Efforts to empathise often missed the mark, whether it was in response to the Brittany Higgins rape allegations or when confronted by a mother with an autistic child.
He has been left weakened or exposed on almost every front, so unpopular he has to plead with people to set aside their feelings and vote for him anyway, as if their dislike is based on personal grievances rather than on dispassionate assessments of his trustworthiness and competence.
Morrison has a scant two weeks to repair some of the damage he has inflicted on himself and the Liberal brand. If he can’t, there is real fear among insiders that expected losses to Labor and the teal independents could leave the federal Liberals in the worst shape they have been since the party was founded.
You can tell because colleagues, including his deputy and Treasurer, Josh Frydenberg, have begun to put a few degrees of separation between them and him as they fight to stay alive.
Momentum, a precious commodity in politics, “the Big Mo” as the Americans call it, has shifted, ever so slightly, to Labor and Anthony Albanese.
That might not last. Even so, wishing and hoping and praying for Albanese to screw up is a poor substitute for a fourth-term agenda, especially as there was no third-term agenda; just like an ability to spit out stats at will or going falsetto to deny the undeniable is no substitute for leadership. Morrison’s highly agitated, high-pitched insistence that interest rate increases had nothing to do with politics did nothing for his credibility.
Morrison is facing a sharper, more agile campaign team this time around. The decision to hold Labor’s launch in Perth was made in early April last year by Albanese and the party’s national secretary, Paul Erickson. So critical did they believe the West to be for Labor’s prospects – they hope to pick up Pearce, Hasluck and Swan – they agreed that if the election was called while WA was still in lockdown, that Albanese would go into quarantine for two weeks in Canberra then fly straight there for the launch. They even managed to keep the location secret until invitations went out a fortnight ago.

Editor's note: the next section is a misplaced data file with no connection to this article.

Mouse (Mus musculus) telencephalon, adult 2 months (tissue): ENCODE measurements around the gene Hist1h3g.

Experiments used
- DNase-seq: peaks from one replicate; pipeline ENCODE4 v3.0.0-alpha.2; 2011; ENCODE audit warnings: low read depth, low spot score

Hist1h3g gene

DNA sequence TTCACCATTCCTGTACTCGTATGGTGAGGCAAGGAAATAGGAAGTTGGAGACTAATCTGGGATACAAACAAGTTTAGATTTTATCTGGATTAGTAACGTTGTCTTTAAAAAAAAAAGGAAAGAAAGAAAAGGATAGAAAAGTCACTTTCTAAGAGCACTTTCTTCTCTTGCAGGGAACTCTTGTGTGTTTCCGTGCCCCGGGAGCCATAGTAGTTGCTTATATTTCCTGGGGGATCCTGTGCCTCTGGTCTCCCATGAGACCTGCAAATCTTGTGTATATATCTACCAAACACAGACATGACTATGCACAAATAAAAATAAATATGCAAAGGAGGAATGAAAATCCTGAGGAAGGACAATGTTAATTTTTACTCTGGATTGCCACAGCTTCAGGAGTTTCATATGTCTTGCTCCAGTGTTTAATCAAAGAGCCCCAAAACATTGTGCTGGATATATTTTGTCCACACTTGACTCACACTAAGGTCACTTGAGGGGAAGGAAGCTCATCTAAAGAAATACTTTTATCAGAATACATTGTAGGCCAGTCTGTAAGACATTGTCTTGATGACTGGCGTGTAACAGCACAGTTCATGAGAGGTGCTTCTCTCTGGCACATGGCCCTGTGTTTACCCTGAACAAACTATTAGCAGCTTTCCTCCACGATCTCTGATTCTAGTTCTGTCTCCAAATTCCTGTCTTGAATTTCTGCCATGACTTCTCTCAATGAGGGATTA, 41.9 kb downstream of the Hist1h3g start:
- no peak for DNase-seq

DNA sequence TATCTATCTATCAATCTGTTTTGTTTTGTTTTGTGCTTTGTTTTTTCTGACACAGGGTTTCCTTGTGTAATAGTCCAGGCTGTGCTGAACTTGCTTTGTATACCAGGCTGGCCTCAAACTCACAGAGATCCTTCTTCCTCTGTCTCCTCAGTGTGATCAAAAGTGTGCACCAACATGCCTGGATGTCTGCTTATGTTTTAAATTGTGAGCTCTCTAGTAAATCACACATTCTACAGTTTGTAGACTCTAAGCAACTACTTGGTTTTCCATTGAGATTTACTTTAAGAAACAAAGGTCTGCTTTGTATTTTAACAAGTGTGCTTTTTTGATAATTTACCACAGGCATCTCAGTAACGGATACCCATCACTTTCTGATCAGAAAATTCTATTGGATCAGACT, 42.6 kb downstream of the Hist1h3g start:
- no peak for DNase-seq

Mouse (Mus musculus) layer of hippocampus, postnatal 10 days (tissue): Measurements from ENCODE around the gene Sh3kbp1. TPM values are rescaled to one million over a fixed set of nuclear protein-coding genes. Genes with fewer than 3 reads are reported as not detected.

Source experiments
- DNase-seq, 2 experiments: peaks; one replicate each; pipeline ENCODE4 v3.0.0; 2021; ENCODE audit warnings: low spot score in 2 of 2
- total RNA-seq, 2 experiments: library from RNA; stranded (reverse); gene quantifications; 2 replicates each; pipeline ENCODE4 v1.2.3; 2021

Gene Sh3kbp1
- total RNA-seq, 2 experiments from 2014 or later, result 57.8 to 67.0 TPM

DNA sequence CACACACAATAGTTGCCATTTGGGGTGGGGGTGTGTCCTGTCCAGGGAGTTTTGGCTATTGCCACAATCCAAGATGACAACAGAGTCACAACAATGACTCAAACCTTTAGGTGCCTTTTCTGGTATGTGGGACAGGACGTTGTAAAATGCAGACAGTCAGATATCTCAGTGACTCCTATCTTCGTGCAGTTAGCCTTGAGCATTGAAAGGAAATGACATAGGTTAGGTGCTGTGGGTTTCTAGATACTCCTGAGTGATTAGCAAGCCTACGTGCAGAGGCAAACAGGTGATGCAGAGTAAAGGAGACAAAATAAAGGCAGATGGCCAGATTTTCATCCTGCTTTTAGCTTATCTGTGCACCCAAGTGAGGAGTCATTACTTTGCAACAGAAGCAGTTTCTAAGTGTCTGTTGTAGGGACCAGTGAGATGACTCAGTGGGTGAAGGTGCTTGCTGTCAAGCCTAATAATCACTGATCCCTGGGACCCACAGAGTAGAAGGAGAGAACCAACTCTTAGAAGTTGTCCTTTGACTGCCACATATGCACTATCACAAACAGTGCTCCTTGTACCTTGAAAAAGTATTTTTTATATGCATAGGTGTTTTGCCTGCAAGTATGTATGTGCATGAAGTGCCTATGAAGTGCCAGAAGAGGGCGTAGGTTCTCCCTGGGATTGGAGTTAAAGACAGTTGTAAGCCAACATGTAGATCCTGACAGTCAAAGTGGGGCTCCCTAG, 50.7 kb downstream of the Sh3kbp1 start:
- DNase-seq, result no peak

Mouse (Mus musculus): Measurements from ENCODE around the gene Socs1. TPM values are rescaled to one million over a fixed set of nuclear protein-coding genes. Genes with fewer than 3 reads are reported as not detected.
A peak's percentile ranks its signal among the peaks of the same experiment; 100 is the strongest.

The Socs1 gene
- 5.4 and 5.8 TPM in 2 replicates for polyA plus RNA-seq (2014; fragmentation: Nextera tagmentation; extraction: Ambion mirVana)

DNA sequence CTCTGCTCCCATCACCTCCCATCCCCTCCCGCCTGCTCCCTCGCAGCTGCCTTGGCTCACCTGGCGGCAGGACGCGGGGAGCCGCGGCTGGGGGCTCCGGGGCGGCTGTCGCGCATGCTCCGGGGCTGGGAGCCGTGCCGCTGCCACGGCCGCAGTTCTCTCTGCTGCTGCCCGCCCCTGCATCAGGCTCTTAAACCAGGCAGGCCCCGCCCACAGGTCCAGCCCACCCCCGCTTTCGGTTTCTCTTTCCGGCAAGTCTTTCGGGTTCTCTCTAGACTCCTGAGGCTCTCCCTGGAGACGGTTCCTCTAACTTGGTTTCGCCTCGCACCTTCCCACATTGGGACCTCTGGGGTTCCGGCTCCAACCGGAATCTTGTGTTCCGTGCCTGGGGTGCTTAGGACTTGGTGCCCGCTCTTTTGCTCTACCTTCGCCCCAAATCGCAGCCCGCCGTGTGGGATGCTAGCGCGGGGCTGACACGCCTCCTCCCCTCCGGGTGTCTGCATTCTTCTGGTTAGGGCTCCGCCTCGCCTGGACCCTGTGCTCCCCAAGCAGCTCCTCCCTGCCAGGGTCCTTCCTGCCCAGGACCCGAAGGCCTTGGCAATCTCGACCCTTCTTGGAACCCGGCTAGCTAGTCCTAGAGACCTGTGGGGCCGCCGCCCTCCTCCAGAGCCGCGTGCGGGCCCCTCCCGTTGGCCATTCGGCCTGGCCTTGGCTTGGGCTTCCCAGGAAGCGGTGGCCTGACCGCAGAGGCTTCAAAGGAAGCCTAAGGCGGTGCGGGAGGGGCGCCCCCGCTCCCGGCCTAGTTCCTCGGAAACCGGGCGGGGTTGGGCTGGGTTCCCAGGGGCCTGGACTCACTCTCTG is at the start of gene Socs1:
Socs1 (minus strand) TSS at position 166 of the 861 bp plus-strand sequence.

It went without a hitch. The reaction to the event, to Albanese and to his policies, was as good as could be expected.
Labor has stabilised after the shock of Albanese’s first-day bloopers. There was a seamless continuation of campaigning during his enforced isolation with COVID after that first debate, which he clearly won.
The party had a policy on the Pacific ready to go when news broke about China’s security deal with Solomon Islands. Penny Wong ran Labor’s response on national security while Jim Chalmers, supported by Katy Gallagher, landed blows on the government’s economic management after the release of statistics confirming the cost of living had skyrocketed.
Chalmers – who held his own with Frydenberg in their debate on Wednesday – Wong and Gallagher have provided vital reassurance that Albanese has surrounded himself with people who know their stuff.
Jason Clare has also shown he is more than a smooth talker. The CPI figures and the impending interest rate increase cemented the inclusion in Labor’s launch on Sunday of a policy to help low-income earners buy houses, which Clare had been working on for a year.
After Morrison panned it, Clare produced a video clip of himself with Morrison on Sky in 2008 where Morrison actually proposed and endorsed shared equity mortgages.Clare also had quotes from then treasurer Morrison in 2017 continuing his advocacy. Completely unfazed, with no hint of embarrassment, Morrison redoubled his efforts to destroy the policy.
By Sunday night, when he debates Albanese on Nine, Morrison will have sorted – or had focus groups point out – the best response on interest rates, the economy and cost of living. He will spruik that, with great confidence and chutzpah, regardless of what he has said or what has passed before or what might come next.
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